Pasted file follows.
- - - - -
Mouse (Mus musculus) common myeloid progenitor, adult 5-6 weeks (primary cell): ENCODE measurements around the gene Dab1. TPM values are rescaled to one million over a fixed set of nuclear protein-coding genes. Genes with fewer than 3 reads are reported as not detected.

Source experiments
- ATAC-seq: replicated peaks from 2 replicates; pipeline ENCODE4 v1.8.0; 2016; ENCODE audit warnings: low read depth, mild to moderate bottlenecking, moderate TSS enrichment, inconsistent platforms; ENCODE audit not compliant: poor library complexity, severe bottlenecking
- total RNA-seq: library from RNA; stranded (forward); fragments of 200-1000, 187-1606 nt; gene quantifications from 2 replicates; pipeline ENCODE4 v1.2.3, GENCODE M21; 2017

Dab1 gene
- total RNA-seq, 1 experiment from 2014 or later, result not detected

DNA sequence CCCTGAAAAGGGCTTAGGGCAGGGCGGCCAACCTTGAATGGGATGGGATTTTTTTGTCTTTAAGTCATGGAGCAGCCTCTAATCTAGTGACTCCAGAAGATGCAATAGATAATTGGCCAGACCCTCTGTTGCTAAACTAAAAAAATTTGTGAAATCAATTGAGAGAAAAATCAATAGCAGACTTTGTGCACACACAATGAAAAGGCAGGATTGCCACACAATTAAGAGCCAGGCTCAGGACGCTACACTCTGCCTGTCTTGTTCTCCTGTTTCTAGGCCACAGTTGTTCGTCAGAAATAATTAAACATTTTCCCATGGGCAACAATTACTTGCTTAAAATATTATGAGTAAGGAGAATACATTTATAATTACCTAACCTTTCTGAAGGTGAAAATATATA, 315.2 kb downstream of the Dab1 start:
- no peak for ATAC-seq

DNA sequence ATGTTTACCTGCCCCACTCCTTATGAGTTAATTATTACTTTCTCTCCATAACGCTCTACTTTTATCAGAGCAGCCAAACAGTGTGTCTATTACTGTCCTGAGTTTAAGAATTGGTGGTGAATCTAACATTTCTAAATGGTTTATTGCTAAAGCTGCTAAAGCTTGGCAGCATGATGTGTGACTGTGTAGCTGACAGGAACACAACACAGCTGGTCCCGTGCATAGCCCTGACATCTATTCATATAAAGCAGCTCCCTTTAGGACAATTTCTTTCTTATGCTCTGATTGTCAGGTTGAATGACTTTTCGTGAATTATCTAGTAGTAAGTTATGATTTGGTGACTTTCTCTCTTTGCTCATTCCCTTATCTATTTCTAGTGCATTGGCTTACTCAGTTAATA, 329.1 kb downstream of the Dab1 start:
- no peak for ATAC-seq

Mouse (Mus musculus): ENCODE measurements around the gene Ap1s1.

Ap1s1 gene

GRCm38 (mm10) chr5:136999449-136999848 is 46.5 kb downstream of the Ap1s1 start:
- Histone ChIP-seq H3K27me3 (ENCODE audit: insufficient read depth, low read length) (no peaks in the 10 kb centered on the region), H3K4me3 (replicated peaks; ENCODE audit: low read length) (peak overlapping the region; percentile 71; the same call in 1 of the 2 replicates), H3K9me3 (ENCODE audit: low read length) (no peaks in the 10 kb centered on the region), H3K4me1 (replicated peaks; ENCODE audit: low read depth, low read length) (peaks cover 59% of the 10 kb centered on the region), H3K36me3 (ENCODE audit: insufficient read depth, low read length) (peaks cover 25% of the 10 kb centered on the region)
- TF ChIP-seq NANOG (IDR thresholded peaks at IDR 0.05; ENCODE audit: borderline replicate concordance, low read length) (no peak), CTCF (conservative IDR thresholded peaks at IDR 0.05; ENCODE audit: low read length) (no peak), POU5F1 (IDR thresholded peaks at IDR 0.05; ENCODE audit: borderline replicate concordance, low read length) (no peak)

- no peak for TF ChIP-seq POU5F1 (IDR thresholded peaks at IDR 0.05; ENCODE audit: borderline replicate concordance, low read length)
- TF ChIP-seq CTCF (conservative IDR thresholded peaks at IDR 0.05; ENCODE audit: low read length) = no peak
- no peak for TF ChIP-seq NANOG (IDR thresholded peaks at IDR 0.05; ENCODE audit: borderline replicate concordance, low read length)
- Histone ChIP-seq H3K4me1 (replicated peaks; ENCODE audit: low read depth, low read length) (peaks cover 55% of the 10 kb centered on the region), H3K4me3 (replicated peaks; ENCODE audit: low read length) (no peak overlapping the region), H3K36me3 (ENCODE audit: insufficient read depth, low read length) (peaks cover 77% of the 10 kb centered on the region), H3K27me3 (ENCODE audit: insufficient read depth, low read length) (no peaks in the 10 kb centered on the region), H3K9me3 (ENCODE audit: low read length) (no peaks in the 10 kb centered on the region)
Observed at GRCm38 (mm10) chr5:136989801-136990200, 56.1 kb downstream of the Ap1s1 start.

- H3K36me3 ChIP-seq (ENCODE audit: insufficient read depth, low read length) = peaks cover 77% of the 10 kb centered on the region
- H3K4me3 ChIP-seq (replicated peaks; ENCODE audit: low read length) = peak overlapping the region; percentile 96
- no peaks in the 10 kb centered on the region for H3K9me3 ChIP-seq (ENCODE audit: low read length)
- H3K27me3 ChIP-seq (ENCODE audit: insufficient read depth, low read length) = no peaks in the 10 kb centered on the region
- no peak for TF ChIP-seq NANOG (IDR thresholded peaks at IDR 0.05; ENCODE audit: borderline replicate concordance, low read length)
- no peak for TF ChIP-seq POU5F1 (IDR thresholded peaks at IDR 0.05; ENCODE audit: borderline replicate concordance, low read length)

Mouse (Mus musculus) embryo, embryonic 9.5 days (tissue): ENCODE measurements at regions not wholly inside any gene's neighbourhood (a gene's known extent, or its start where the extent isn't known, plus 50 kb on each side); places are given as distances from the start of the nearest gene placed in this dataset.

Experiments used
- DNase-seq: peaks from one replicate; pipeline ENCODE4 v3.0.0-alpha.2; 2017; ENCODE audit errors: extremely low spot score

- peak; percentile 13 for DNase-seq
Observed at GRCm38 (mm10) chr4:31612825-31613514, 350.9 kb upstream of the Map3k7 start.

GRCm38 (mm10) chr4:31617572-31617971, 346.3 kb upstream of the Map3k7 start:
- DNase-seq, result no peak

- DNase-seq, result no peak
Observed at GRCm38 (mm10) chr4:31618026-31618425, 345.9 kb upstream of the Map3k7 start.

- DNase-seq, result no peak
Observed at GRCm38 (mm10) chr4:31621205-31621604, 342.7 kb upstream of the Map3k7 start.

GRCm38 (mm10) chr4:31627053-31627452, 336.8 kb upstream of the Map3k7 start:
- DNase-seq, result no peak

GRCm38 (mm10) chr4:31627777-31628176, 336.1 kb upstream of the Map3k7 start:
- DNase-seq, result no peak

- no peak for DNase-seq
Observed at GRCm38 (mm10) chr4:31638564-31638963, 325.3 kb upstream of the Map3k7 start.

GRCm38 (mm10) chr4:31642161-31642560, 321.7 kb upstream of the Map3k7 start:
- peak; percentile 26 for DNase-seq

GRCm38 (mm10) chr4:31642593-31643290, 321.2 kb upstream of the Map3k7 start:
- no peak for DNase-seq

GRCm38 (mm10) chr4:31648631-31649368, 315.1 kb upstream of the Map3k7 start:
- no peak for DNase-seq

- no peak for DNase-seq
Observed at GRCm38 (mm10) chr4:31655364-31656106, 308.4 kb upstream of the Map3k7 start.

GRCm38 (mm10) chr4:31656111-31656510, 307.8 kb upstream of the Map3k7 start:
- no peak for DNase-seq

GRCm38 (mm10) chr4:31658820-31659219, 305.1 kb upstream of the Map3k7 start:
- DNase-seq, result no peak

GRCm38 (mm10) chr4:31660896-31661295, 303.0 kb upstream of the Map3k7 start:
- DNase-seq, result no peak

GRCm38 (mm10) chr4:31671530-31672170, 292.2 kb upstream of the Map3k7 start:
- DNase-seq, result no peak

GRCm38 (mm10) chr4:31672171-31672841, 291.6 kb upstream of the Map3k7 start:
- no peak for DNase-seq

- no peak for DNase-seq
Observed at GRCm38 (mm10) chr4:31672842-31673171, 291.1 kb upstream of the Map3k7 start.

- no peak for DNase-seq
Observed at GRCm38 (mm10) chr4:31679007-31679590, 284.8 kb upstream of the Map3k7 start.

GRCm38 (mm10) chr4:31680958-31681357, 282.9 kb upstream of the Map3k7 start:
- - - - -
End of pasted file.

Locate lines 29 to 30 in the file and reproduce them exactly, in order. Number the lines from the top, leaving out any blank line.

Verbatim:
- DNase-seq: peaks from one replicate; pipeline ENCODE4 v3.0.0-alpha.2; 2017; ENCODE audit errors: extremely low spot score

- peak; percentile 13 for DNase-seq